Sunday, October 27, 2019

Coming Home

During TCM's spotlight on the 100th anniversary of United Artists, one of the movies that they ran was Coming Home. Not having done a post on it before, I DVRed it to watch and do a post on here.

The movie starts off in 1968. Bob Hyde (Bruce Dern) is a captain in the US Marines who is about to go off and fight in Vietnam, which means he'll be leaving his wife Sally (Jane Fonda) behind. Sally, despite knowning this could happen, isn't really ready for it. She commiserates with a friend, Vi Munson (Penelope Milford) who has a boyfriend about to go off to fight with Capt. Hyde, as well as a brother Bill (Robert Carradine) who fought and has returned injured.

Vi has been dealing with it by volunteering at the local VA hospital where the returning injured soldiers -- some of them very badly scarred both physically and emotionally -- are housed in pretty lousy conditions while the government that sent them off to war treats them, being unable to figure out how. Vi suggests to Sally that perhaps she too should volunteer at the hospital. It would give Sally something to do, since Bob is insistent Sally not get a job, these being the days when it was still perfectly normal for a woman to be a housewife.

Sally eventually goes to the hospital, where she runs into Luke Martin (Jon Voight). Literally, she runs into Luke, who is a double amputee who hasn't been able to get a wheelchair yet and uses a cane to propel his gurney. He's also got a catheter to empty his bladder, and when Sally runs into the gurney, it spills the bag of urine onto the floor, which as you can guess pisses off Luke. But this galvanizes her into deciding that yes, she will volunteer.

It's not easy work considering that the hospital is severely understaffed and doesn't necessarily want the volunteers doing stuff that medical staff should be doing. It also turns out that Sally and Luke have a past acquaintance, as they had gone to high school together. They weren't necessarily friends back then, but since they already sort of know each other and both are currently more or less alone, they decide to start a friendship. Unfortunately, it evolves into something more, as both of them also have physical needs that nobody else can really satisfy. Luke still has his emotional needs, which cause him to go on an anti-war rant for the local news.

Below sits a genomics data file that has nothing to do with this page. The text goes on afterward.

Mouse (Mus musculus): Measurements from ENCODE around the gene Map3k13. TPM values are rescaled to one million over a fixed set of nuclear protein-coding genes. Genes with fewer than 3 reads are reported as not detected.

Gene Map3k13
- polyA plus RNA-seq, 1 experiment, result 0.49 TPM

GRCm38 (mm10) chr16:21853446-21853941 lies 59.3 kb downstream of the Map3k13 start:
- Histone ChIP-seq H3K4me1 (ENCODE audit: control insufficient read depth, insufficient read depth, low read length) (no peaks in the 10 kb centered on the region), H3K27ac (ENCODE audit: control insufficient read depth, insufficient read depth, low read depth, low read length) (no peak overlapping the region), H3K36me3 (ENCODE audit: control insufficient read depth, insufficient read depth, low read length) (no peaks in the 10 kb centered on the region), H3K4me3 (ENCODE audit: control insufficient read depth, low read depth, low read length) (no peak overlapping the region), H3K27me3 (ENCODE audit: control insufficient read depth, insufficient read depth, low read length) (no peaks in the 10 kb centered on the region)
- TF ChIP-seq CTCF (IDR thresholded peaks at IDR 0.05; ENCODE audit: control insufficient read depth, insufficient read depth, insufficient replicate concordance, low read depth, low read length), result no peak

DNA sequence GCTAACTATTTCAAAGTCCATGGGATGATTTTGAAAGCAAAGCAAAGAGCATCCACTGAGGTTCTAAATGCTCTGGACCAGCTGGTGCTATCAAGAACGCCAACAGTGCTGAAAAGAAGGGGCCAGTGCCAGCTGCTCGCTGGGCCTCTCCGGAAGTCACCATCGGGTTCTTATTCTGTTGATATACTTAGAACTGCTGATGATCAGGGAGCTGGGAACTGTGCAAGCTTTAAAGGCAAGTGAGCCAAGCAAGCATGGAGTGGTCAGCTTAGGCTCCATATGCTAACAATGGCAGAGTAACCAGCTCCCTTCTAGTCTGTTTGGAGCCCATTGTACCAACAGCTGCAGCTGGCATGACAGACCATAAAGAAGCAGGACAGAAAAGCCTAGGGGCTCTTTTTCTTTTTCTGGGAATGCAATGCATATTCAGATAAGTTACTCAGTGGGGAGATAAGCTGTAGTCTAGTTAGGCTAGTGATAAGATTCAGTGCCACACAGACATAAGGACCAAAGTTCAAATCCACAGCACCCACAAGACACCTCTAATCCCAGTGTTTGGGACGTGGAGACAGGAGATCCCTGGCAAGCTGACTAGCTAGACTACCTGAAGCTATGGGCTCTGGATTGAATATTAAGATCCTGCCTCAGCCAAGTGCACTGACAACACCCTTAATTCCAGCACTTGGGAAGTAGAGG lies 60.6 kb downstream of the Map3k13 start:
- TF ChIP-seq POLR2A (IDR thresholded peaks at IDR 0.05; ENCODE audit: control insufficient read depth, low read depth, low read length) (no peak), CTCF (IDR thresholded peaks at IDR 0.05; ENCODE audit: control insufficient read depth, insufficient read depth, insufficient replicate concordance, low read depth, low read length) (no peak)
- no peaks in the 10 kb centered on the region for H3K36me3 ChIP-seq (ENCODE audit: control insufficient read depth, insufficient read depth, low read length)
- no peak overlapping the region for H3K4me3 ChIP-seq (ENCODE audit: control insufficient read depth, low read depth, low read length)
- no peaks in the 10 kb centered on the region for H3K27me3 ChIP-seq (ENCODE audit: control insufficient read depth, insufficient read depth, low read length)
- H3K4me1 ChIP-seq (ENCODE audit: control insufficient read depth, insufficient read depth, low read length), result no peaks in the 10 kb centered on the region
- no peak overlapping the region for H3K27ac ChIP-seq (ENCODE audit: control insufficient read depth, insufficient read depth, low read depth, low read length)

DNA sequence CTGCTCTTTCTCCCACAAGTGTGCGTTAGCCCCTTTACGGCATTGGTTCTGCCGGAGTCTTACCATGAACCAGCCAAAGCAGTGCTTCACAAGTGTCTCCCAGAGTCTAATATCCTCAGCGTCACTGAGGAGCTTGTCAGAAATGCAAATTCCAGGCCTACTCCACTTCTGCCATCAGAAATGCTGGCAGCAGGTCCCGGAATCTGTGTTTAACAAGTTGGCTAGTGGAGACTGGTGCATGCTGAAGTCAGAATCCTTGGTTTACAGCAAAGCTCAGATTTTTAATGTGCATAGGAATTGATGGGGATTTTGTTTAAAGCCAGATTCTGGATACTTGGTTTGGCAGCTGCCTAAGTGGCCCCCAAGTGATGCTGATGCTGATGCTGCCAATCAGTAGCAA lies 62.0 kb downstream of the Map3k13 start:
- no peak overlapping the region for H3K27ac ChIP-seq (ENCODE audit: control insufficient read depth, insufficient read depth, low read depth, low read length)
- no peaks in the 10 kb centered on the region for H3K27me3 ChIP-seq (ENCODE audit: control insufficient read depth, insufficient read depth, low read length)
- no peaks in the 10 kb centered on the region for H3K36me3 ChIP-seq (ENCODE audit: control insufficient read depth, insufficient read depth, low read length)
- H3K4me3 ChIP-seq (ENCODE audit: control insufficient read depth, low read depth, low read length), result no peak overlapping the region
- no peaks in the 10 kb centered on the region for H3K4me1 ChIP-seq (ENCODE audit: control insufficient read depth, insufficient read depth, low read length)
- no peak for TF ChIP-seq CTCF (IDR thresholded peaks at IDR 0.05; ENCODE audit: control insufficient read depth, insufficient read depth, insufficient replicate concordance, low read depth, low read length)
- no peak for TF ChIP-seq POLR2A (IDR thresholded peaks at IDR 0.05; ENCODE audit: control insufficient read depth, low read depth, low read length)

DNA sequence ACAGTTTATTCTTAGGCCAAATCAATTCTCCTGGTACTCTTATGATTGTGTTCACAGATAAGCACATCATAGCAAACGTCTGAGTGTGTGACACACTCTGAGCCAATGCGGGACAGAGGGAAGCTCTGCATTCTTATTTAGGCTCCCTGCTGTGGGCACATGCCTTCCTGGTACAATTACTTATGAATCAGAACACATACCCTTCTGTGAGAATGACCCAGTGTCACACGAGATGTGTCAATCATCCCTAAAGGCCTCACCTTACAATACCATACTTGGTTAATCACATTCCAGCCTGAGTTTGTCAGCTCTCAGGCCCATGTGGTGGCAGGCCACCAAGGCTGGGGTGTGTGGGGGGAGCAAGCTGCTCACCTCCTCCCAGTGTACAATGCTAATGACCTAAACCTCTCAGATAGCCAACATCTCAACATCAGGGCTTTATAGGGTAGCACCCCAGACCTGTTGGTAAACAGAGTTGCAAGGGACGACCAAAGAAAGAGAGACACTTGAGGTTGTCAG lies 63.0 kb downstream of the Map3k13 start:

Eventually, the two decide to break things off for a pretty good reason: Bob is coming home, having been shot accidentally. It leaves him with a limp, which means he can't really fight any more. Sally really does still love him despite having had sex with Luke, and with any luck they'll be able to pick up where they left off when Bob left for Vietnam. Except for one small problem, which is that when Luke went on that rant, military intelligence decided to do some surveillance on him. You can probably put two and two together.

I've stated before that I don't particularly have a problem with movies having obvious messages if there's a good story advancing that message. Coming Home is a movie that most definitely succeeds in that regard. Jane Fonda was far more controversial in the late 1970s than today for her actions during the Vietnam War, so it's easy to see why some people might be wary of a movie with her at the center. While the movie is clearly anti-war, it's only in a couple of Voight's speeches that it could come across as being too blunt with the message.

Fonda and Voight are both excellent, and won Oscars for their roles. Dern is slightly miscast, as he looks much too old to be a Marine going off to Vietnam in a front-line role. He does well with what he's given, as do all the supporting cast. The one problem I had was with the music score, which used a bunch of late-1960s hits but came across to me as overpowering at times.

Still, Coming Home is a movie that deserves a strong recommendation. It's available on DVD should you wish to watch.

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